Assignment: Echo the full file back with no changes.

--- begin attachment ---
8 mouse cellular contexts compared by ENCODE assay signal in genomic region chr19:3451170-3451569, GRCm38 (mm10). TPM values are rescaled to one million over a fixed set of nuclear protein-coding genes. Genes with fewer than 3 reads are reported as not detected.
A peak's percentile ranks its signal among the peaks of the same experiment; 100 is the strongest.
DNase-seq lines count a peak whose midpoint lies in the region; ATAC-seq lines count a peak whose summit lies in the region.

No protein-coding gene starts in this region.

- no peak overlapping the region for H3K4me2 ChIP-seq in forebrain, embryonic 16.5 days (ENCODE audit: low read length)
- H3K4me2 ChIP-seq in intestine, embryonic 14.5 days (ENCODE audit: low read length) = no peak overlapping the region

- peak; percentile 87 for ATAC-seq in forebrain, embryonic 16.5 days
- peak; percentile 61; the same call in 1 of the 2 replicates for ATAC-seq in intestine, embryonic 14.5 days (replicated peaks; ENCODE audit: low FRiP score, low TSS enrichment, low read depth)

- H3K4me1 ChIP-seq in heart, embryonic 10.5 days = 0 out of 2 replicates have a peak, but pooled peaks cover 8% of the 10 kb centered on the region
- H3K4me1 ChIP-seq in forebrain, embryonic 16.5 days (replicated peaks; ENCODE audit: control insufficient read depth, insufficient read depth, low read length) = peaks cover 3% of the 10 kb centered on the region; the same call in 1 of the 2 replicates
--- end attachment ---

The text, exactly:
8 mouse cellular contexts compared by ENCODE assay signal in genomic region chr19:3451170-3451569, GRCm38 (mm10). TPM values are rescaled to one million over a fixed set of nuclear protein-coding genes. Genes with fewer than 3 reads are reported as not detected.
A peak's percentile ranks its signal among the peaks of the same experiment; 100 is the strongest.
DNase-seq lines count a peak whose midpoint lies in the region; ATAC-seq lines count a peak whose summit lies in the region.

No protein-coding gene starts in this region.

- no peak overlapping the region for H3K4me2 ChIP-seq in forebrain, embryonic 16.5 days (ENCODE audit: low read length)
- H3K4me2 ChIP-seq in intestine, embryonic 14.5 days (ENCODE audit: low read length) = no peak overlapping the region

- peak; percentile 87 for ATAC-seq in forebrain, embryonic 16.5 days
- peak; percentile 61; the same call in 1 of the 2 replicates for ATAC-seq in intestine, embryonic 14.5 days (replicated peaks; ENCODE audit: low FRiP score, low TSS enrichment, low read depth)

- H3K4me1 ChIP-seq in heart, embryonic 10.5 days = 0 out of 2 replicates have a peak, but pooled peaks cover 8% of the 10 kb centered on the region
- H3K4me1 ChIP-seq in forebrain, embryonic 16.5 days (replicated peaks; ENCODE audit: control insufficient read depth, insufficient read depth, low read length) = peaks cover 3% of the 10 kb centered on the region; the same call in 1 of the 2 replicates